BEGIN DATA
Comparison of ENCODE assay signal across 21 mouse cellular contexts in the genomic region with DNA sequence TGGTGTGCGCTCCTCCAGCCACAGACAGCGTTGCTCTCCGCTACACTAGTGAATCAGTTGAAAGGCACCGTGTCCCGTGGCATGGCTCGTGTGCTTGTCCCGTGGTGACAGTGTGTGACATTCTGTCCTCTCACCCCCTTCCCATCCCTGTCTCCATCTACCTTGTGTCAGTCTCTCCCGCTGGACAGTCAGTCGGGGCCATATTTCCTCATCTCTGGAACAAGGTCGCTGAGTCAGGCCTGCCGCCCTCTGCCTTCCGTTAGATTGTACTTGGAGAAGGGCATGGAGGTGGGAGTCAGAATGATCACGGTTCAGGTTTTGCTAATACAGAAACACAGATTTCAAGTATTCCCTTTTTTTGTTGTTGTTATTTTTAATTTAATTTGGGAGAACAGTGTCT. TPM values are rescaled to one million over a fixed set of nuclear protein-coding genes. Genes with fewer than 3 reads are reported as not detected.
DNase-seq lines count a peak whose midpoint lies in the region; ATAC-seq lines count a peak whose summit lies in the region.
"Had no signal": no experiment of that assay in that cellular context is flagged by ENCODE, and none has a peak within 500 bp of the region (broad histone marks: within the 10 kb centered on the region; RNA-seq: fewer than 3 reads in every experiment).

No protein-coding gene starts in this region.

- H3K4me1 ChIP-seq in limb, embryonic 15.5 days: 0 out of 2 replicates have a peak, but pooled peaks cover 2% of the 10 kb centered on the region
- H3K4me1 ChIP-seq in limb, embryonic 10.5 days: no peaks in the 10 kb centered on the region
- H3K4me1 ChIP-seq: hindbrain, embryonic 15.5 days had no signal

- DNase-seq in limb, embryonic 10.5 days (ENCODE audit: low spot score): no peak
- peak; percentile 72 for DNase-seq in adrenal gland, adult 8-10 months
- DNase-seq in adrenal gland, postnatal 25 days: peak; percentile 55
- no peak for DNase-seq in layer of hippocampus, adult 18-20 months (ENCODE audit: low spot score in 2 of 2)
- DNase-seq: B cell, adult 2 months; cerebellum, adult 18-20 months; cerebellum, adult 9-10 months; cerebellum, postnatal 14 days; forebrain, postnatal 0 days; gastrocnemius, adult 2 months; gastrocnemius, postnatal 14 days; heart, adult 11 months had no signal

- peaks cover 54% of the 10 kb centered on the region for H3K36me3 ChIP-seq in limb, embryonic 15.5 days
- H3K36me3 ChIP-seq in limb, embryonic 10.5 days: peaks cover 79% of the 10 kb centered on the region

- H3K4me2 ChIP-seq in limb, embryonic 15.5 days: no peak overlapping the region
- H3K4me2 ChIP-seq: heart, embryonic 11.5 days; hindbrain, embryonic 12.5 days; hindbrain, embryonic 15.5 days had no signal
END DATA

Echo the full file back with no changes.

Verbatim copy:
Comparison of ENCODE assay signal across 21 mouse cellular contexts in the genomic region with DNA sequence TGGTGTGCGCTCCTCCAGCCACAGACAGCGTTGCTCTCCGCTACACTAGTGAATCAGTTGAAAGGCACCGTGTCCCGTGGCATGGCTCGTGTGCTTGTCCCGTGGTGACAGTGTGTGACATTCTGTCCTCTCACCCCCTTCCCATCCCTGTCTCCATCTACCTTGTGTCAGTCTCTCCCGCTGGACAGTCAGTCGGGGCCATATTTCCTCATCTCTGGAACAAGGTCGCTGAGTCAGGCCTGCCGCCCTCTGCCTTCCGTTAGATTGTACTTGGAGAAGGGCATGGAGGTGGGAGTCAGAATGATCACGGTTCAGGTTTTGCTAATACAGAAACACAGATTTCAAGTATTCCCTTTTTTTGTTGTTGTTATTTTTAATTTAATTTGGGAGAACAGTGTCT. TPM values are rescaled to one million over a fixed set of nuclear protein-coding genes. Genes with fewer than 3 reads are reported as not detected.
DNase-seq lines count a peak whose midpoint lies in the region; ATAC-seq lines count a peak whose summit lies in the region.
"Had no signal": no experiment of that assay in that cellular context is flagged by ENCODE, and none has a peak within 500 bp of the region (broad histone marks: within the 10 kb centered on the region; RNA-seq: fewer than 3 reads in every experiment).

No protein-coding gene starts in this region.

- H3K4me1 ChIP-seq in limb, embryonic 15.5 days: 0 out of 2 replicates have a peak, but pooled peaks cover 2% of the 10 kb centered on the region
- H3K4me1 ChIP-seq in limb, embryonic 10.5 days: no peaks in the 10 kb centered on the region
- H3K4me1 ChIP-seq: hindbrain, embryonic 15.5 days had no signal

- DNase-seq in limb, embryonic 10.5 days (ENCODE audit: low spot score): no peak
- peak; percentile 72 for DNase-seq in adrenal gland, adult 8-10 months
- DNase-seq in adrenal gland, postnatal 25 days: peak; percentile 55
- no peak for DNase-seq in layer of hippocampus, adult 18-20 months (ENCODE audit: low spot score in 2 of 2)
- DNase-seq: B cell, adult 2 months; cerebellum, adult 18-20 months; cerebellum, adult 9-10 months; cerebellum, postnatal 14 days; forebrain, postnatal 0 days; gastrocnemius, adult 2 months; gastrocnemius, postnatal 14 days; heart, adult 11 months had no signal

- peaks cover 54% of the 10 kb centered on the region for H3K36me3 ChIP-seq in limb, embryonic 15.5 days
- H3K36me3 ChIP-seq in limb, embryonic 10.5 days: peaks cover 79% of the 10 kb centered on the region

- H3K4me2 ChIP-seq in limb, embryonic 15.5 days: no peak overlapping the region
- H3K4me2 ChIP-seq: heart, embryonic 11.5 days; hindbrain, embryonic 12.5 days; hindbrain, embryonic 15.5 days had no signal